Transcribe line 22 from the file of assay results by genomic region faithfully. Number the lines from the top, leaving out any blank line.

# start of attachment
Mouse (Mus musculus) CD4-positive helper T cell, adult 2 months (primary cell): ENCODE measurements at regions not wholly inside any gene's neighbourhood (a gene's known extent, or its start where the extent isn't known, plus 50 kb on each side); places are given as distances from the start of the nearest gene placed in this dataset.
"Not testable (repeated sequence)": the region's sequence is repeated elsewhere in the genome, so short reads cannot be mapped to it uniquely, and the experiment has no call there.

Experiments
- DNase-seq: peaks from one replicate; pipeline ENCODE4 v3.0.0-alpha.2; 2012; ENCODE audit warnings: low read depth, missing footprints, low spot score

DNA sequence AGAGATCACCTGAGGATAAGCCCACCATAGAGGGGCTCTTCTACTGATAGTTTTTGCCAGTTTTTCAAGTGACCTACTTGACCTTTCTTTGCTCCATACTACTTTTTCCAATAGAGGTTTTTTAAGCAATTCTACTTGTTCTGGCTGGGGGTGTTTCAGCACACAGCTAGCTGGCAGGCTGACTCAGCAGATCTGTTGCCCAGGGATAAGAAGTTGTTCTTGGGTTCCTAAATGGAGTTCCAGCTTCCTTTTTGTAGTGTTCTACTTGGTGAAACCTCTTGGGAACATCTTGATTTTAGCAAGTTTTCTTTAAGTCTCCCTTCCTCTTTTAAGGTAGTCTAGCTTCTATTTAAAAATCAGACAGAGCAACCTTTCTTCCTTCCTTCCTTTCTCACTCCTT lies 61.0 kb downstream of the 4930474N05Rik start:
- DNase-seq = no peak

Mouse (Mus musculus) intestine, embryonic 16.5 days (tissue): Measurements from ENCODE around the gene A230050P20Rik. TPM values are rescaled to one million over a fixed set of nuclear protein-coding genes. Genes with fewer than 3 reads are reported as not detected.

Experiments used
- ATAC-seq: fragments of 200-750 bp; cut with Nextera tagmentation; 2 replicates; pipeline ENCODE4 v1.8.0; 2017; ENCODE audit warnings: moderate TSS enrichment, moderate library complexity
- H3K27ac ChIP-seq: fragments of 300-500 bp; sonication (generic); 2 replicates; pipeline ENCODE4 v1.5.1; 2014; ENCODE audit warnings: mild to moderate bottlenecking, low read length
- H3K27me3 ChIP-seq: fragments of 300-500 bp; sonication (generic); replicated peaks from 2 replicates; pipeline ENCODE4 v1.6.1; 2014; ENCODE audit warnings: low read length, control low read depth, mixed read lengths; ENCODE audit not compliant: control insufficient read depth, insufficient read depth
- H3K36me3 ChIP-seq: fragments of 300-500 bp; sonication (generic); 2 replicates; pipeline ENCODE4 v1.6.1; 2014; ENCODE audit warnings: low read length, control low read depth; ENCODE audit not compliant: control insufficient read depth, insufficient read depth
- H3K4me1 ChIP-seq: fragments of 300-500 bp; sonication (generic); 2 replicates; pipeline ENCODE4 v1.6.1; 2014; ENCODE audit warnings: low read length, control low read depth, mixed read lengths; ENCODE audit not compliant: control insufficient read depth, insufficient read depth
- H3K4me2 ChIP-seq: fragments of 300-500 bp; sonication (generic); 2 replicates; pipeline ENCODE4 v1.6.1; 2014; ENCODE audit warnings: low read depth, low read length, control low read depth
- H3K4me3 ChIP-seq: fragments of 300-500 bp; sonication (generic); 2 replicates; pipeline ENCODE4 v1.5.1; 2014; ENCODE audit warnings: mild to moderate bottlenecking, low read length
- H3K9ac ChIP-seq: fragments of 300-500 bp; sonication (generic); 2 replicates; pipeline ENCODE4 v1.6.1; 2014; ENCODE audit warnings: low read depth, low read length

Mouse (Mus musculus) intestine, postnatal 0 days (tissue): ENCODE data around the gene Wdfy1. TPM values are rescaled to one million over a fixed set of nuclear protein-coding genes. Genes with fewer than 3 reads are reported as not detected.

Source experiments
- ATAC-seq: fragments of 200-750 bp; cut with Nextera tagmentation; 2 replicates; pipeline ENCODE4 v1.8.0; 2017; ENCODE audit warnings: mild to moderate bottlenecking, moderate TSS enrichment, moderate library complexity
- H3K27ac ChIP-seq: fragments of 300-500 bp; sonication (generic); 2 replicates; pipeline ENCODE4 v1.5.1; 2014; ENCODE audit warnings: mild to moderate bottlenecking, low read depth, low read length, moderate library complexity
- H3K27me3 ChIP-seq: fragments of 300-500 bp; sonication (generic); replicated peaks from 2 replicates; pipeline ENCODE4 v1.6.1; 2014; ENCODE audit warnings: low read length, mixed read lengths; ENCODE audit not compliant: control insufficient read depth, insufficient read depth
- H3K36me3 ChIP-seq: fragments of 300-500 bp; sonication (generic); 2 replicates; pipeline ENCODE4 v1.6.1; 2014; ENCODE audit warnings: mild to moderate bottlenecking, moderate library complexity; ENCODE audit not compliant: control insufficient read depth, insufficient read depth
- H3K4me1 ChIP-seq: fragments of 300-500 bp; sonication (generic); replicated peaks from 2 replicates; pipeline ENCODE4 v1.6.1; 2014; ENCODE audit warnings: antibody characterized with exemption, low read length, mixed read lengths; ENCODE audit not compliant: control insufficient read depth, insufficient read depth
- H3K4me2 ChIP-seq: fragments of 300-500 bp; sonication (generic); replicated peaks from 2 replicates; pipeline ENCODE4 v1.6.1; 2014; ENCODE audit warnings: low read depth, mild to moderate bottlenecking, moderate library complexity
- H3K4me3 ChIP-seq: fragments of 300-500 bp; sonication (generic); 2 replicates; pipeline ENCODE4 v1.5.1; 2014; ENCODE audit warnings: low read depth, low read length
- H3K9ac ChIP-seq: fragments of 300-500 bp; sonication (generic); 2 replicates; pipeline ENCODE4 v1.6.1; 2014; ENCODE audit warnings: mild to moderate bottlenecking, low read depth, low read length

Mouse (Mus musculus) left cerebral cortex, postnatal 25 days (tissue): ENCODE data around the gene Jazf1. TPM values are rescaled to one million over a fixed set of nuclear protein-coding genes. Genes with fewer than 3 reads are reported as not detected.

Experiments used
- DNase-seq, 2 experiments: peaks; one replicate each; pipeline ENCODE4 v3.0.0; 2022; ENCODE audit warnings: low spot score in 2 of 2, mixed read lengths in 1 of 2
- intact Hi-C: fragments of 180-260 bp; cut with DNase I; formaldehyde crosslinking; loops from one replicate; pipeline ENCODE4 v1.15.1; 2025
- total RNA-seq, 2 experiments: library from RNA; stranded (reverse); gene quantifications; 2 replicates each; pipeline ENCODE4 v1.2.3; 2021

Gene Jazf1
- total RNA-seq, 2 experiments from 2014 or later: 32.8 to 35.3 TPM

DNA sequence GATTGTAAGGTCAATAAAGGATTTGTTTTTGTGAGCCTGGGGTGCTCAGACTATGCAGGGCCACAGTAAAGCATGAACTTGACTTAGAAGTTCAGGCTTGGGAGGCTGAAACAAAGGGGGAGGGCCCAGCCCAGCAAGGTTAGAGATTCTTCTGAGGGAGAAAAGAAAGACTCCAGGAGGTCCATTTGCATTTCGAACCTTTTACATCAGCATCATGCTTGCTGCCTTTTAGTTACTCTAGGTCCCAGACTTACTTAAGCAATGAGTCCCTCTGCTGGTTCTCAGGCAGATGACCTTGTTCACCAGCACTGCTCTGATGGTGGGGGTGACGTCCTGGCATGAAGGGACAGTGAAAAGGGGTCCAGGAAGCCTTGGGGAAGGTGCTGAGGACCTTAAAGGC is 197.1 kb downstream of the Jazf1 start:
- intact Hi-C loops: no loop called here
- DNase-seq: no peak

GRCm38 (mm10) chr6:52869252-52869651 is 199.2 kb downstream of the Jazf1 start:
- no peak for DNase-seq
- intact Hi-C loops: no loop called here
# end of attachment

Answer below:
- H3K36me3 ChIP-seq: fragments of 300-500 bp; sonication (generic); 2 replicates; pipeline ENCODE4 v1.6.1; 2014; ENCODE audit warnings: mild to moderate bottlenecking, moderate library complexity; ENCODE audit not compliant: control insufficient read depth, insufficient read depth